Op The message operation code. Messages can be either BOOTREQUEST or BOOTREPLY. Htype The hardware address type. Hlen The hardware address length. Xid The transaction ID. Secs The seconds elapsed since the client began the address acquisition or renewal process. Flags The flags. Ciaddr The client IP address. Yiaddr The “Your” (client) IP address. Siaddr The IP address of the next server to use in bootstrap. Giaddr The relay agent IP address used in booting via a relay agent. Chaddr The client hardware address.
Interested in more details about testing this protocol? click here   DVMRP RFC 1075: IETF draft: Distance Vector Multicast Routing Protocol (DVMRP) is an Internet routing protocol that provides an efficient mechanism for connectionless datagram delivery to a group of hosts across an internetwork. It is a distributed protocol that dynamically generates IP multicast delivery trees using a technique called Reverse Path Multicasting DVMRP combines many of the features of RIP with the Truncated Reverse Path Broadcasting (TRPB) algorithm. DVMRP is developed based upon RIP because an implementation was available and distance vector algorithms are simple, as compared to link-state algorithms. In addition, to allow experiments to traverse networks that do not support multicasting, a mechanism called tunneling was developed. DVMRP differs from RIP in one very important way. RIP routes and forwards datagrams to a particular destination. The purpose of DVMRP is to keep track of the return paths to the source of multicast datagrams. To make the explanation of DVMRP more consistent with RIP, the term destination is used instead of the more proper term source, however, datagrams are not forwarded to these destinations, but rather, originate from them. DVMRP packets are encapsulated in IP datagrams, with an IP protocol number of 2 (IGMP). All fields are transmitted in Network Byte Order. DVMRP packets use a common protocol header that specifies the IGMP Packet Type as DVMRP. DVMRP protocol packets should be sent with the Precedence field in the IP header set to Internetwork Control (hexadecimal 0xc0 for the Type of Service Octet). The common protocol header is as shown in the following illustration:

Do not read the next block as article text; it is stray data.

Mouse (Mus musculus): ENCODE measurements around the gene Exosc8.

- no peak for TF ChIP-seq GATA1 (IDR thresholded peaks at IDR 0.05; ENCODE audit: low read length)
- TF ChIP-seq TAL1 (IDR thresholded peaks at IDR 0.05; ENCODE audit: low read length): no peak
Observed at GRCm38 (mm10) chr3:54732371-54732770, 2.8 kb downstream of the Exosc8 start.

8 16 24 32 bits
Min version
Maj version
DVMRP structure
Type Packet type. 0x13 indicates a DVMRP packet. Code Determines the type of DVMRP packet. Currently, there are codes for DVMRP protocol message types as well as protocol analysis and troubleshooting packets. The protocol message codes may be as follows: Probe Neighbor discovery. Report Route exchange. Prune Pruning multicast delivery trees. Graft Grafting multicast delivery trees. Graft ack Acknowledging graft messages. Checksum 16-bit one’s complement of the one’s complement sum of the DVMRP message. The checksum must be calculated upon transmission and must be validated on reception of a packet. The checksum of the DVMRP message should be calculated with the checksum field set to zero. Reserved Reserved for later use. Min version Minor version. Value must be 0xFF for this version of DVMRP. Maj version Major version. Value must be 3 for this version of DVMRP. Interested in more details about testing this protocol? click here   ICMP

RFC792 RFC950